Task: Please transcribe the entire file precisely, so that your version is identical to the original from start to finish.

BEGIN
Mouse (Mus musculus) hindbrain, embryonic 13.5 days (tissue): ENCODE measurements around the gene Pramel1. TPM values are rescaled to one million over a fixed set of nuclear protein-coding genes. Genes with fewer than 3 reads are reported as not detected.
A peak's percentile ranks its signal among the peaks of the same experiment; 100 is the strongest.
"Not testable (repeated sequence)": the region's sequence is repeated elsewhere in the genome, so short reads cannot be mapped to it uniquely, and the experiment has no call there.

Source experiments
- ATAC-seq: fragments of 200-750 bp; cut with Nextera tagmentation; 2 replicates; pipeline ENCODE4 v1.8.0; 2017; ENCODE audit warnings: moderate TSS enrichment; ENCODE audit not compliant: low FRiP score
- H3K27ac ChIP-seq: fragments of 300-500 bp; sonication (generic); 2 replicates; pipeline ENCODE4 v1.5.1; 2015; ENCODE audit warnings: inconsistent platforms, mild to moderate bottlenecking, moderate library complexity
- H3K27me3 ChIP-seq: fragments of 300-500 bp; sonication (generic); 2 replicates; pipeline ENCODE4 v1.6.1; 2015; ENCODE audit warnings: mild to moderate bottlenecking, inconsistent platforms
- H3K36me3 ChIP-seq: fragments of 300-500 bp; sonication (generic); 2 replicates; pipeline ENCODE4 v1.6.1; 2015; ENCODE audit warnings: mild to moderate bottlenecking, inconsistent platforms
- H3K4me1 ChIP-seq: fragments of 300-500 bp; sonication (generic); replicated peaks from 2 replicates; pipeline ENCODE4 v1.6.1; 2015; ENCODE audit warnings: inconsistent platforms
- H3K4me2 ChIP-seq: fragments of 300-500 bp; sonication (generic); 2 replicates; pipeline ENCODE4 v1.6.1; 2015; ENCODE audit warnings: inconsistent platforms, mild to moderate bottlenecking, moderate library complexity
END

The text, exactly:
Mouse (Mus musculus) hindbrain, embryonic 13.5 days (tissue): ENCODE measurements around the gene Pramel1. TPM values are rescaled to one million over a fixed set of nuclear protein-coding genes. Genes with fewer than 3 reads are reported as not detected.
A peak's percentile ranks its signal among the peaks of the same experiment; 100 is the strongest.
"Not testable (repeated sequence)": the region's sequence is repeated elsewhere in the genome, so short reads cannot be mapped to it uniquely, and the experiment has no call there.

Source experiments
- ATAC-seq: fragments of 200-750 bp; cut with Nextera tagmentation; 2 replicates; pipeline ENCODE4 v1.8.0; 2017; ENCODE audit warnings: moderate TSS enrichment; ENCODE audit not compliant: low FRiP score
- H3K27ac ChIP-seq: fragments of 300-500 bp; sonication (generic); 2 replicates; pipeline ENCODE4 v1.5.1; 2015; ENCODE audit warnings: inconsistent platforms, mild to moderate bottlenecking, moderate library complexity
- H3K27me3 ChIP-seq: fragments of 300-500 bp; sonication (generic); 2 replicates; pipeline ENCODE4 v1.6.1; 2015; ENCODE audit warnings: mild to moderate bottlenecking, inconsistent platforms
- H3K36me3 ChIP-seq: fragments of 300-500 bp; sonication (generic); 2 replicates; pipeline ENCODE4 v1.6.1; 2015; ENCODE audit warnings: mild to moderate bottlenecking, inconsistent platforms
- H3K4me1 ChIP-seq: fragments of 300-500 bp; sonication (generic); replicated peaks from 2 replicates; pipeline ENCODE4 v1.6.1; 2015; ENCODE audit warnings: inconsistent platforms
- H3K4me2 ChIP-seq: fragments of 300-500 bp; sonication (generic); 2 replicates; pipeline ENCODE4 v1.6.1; 2015; ENCODE audit warnings: inconsistent platforms, mild to moderate bottlenecking, moderate library complexity